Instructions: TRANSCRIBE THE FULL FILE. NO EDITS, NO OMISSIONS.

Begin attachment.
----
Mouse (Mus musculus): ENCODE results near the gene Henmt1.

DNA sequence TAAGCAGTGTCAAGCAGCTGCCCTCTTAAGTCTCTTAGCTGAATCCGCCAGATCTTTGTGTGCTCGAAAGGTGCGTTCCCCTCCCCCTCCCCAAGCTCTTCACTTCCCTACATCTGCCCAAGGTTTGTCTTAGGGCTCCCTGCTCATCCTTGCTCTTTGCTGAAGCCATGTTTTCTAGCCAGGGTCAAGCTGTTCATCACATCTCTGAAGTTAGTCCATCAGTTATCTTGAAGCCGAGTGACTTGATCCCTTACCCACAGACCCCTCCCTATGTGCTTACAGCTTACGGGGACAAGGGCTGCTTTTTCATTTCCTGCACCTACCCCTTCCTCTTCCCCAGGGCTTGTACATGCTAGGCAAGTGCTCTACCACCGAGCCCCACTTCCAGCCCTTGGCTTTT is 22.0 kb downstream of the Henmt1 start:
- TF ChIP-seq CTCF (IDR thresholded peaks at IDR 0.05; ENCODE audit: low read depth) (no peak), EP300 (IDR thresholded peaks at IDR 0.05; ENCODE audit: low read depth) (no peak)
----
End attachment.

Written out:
Mouse (Mus musculus): ENCODE results near the gene Henmt1.

DNA sequence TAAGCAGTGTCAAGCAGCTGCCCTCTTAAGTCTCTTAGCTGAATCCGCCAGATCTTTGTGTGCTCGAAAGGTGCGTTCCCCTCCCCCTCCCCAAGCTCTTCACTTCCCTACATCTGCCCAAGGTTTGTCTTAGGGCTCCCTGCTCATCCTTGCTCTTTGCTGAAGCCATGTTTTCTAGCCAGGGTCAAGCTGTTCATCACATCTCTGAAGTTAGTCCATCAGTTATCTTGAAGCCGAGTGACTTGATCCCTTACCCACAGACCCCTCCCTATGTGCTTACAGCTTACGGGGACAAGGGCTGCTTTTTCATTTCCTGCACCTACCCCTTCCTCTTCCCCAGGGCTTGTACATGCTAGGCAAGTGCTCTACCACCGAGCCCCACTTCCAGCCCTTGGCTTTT is 22.0 kb downstream of the Henmt1 start:
- TF ChIP-seq CTCF (IDR thresholded peaks at IDR 0.05; ENCODE audit: low read depth) (no peak), EP300 (IDR thresholded peaks at IDR 0.05; ENCODE audit: low read depth) (no peak)